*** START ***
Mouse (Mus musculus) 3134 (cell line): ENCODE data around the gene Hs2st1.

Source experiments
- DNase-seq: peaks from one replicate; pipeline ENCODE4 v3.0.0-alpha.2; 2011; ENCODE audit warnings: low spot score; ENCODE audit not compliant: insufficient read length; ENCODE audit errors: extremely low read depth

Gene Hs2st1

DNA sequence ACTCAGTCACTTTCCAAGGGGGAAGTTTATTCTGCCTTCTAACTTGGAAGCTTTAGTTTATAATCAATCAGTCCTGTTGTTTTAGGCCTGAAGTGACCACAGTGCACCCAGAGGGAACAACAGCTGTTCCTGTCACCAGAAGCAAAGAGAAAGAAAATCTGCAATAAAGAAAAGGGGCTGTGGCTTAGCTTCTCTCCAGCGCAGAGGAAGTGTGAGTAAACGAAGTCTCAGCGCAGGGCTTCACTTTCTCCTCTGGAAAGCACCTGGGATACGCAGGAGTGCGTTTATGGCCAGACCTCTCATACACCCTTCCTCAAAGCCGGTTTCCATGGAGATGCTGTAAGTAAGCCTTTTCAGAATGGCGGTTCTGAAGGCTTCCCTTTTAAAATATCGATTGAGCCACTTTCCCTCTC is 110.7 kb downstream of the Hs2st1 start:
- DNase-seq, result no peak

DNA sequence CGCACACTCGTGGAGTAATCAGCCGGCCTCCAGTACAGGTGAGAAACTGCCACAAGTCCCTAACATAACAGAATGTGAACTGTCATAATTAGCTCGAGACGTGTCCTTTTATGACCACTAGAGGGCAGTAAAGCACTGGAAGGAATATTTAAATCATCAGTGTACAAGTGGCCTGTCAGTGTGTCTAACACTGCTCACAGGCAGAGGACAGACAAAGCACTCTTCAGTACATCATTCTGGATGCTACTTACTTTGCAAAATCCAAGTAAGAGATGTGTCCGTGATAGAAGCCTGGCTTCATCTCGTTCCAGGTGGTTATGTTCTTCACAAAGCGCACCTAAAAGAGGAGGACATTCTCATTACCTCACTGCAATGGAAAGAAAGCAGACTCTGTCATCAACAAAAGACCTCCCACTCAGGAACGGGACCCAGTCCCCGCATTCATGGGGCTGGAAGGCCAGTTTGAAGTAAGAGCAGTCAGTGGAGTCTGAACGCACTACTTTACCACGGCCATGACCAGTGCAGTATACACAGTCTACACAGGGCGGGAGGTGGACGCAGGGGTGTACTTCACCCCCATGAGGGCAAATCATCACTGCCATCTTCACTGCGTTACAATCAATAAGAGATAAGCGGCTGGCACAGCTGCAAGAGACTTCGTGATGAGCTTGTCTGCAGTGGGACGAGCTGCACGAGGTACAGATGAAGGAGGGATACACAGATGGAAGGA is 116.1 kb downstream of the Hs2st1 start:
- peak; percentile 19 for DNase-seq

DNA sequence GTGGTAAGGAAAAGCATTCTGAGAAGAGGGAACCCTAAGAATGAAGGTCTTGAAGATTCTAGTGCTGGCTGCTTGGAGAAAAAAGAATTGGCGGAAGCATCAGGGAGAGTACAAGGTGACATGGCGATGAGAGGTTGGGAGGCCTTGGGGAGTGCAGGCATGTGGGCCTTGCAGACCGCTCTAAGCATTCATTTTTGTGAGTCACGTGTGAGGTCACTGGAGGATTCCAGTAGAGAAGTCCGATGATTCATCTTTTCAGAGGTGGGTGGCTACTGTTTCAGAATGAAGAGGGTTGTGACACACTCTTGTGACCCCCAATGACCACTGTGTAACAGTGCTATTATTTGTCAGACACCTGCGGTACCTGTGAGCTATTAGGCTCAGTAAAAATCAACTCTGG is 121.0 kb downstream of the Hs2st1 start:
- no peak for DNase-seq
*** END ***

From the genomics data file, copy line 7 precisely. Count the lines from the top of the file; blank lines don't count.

DNA sequence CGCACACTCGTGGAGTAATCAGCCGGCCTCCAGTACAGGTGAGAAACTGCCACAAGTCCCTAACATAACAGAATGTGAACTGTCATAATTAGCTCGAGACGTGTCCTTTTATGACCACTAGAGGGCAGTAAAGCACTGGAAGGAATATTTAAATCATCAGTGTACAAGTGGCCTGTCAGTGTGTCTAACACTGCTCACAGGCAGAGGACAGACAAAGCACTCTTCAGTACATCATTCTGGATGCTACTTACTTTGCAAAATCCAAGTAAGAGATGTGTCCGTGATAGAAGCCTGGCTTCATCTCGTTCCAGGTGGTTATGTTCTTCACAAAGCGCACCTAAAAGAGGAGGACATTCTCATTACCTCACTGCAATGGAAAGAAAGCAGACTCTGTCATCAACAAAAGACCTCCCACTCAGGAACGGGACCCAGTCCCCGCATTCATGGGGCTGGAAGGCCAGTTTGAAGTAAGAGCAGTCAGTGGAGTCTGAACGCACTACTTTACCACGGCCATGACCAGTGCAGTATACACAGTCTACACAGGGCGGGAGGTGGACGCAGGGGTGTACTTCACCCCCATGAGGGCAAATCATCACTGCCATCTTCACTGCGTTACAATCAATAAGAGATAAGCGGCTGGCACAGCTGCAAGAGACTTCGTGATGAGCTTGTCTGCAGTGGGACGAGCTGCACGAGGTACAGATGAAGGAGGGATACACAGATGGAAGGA is 116.1 kb downstream of the Hs2st1 start: